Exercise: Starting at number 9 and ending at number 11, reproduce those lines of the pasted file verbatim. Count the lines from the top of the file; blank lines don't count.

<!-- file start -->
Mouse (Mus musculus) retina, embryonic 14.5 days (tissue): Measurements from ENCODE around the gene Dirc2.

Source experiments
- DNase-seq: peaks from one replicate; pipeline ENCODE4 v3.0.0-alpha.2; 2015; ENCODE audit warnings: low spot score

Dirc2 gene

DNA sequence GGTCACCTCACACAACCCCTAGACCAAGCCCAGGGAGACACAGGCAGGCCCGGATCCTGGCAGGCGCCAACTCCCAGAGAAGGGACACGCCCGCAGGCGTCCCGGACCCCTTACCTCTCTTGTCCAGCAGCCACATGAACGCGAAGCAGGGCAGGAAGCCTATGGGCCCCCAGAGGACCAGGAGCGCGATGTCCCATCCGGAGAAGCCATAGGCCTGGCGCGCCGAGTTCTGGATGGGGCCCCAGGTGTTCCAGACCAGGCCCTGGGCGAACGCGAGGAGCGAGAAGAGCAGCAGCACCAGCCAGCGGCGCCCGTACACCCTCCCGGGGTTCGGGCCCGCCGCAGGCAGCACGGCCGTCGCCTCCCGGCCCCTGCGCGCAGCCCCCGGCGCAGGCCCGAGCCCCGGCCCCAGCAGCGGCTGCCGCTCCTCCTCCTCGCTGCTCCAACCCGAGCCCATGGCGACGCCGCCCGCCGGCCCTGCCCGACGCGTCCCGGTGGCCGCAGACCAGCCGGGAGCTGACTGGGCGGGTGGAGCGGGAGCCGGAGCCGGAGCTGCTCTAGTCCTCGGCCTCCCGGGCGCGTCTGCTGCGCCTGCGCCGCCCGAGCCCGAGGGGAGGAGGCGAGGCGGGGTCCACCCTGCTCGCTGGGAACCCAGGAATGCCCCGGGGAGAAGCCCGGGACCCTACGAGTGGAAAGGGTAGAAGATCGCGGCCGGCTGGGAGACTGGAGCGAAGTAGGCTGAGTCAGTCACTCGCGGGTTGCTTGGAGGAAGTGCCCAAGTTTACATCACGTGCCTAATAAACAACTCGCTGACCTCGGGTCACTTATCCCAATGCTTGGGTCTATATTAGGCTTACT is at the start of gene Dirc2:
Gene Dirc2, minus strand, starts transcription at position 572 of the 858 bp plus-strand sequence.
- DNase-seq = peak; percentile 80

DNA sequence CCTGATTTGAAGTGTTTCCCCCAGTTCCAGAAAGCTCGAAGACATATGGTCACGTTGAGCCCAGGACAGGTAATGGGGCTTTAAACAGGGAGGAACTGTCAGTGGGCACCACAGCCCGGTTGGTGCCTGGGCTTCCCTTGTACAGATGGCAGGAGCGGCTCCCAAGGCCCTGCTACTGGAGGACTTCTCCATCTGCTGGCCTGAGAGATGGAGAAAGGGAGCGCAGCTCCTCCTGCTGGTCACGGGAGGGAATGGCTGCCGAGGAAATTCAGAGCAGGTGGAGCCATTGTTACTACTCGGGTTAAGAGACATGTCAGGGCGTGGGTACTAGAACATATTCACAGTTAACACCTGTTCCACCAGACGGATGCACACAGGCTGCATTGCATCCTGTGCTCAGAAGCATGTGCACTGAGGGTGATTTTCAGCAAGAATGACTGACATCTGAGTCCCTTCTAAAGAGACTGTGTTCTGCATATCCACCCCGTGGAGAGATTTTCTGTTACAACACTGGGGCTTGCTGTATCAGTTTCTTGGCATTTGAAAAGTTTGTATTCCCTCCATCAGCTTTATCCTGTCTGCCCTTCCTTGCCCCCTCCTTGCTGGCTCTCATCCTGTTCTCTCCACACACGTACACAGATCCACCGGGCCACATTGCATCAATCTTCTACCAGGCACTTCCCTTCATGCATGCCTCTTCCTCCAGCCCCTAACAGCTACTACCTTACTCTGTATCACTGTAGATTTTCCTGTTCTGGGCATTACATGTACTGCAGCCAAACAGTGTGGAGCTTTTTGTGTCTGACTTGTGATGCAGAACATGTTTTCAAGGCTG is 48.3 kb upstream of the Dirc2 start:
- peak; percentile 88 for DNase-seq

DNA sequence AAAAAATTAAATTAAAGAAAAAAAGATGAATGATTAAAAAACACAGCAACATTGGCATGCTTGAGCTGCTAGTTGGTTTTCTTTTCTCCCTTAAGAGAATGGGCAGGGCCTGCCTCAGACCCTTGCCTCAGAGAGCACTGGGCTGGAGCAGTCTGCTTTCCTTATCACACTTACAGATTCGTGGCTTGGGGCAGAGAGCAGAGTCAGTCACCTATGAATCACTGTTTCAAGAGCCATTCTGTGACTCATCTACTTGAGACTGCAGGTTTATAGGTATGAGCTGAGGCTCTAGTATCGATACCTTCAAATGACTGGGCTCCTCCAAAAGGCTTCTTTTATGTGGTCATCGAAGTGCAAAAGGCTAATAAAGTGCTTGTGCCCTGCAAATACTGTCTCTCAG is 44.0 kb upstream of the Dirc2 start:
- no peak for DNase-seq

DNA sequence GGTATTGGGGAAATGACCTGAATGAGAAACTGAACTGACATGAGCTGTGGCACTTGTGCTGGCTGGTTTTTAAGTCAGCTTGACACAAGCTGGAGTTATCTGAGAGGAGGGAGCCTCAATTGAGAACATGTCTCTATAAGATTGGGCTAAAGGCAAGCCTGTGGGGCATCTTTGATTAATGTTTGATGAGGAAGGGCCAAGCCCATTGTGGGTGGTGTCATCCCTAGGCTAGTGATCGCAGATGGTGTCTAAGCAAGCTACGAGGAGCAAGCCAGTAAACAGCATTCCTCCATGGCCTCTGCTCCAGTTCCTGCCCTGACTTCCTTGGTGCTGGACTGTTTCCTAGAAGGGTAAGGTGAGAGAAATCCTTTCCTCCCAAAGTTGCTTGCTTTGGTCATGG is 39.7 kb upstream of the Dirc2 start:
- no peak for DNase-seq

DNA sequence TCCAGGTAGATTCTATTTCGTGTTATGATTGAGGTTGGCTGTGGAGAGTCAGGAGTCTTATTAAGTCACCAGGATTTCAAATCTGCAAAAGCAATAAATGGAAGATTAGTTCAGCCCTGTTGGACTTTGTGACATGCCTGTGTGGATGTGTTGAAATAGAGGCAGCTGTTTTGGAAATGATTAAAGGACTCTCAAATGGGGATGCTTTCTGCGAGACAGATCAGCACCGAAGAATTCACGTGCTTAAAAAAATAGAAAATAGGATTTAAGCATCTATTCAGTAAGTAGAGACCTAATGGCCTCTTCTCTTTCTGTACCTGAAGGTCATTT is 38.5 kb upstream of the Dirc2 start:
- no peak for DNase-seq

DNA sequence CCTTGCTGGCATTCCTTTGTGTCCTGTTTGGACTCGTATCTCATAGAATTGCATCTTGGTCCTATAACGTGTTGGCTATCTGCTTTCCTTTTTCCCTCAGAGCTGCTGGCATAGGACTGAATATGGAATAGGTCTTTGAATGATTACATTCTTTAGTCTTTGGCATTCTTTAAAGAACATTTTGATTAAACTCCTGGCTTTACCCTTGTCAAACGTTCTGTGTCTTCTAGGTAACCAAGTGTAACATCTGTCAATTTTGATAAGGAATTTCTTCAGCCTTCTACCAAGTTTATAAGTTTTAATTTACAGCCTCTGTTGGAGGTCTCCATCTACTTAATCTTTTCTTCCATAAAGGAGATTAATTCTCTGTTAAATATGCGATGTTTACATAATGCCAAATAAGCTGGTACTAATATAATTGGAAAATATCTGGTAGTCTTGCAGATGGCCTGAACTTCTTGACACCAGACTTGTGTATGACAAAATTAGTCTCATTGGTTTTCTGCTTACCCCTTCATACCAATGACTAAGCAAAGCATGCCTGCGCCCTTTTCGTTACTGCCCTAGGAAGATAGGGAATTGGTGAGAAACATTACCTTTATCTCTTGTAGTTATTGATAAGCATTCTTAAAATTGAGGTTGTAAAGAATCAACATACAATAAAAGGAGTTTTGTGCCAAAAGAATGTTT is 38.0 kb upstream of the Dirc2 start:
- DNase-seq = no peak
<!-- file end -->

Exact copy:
- peak; percentile 88 for DNase-seq

DNA sequence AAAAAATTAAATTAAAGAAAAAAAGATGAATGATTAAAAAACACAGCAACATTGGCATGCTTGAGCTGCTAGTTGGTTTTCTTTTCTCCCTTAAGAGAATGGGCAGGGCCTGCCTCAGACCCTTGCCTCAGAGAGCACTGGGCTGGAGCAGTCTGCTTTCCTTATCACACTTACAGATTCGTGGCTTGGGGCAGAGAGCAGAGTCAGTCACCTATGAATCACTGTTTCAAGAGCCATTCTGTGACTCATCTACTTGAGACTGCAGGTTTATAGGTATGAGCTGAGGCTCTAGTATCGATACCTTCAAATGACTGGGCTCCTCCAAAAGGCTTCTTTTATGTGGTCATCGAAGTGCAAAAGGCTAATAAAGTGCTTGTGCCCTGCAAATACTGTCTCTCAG is 44.0 kb upstream of the Dirc2 start:
- no peak for DNase-seq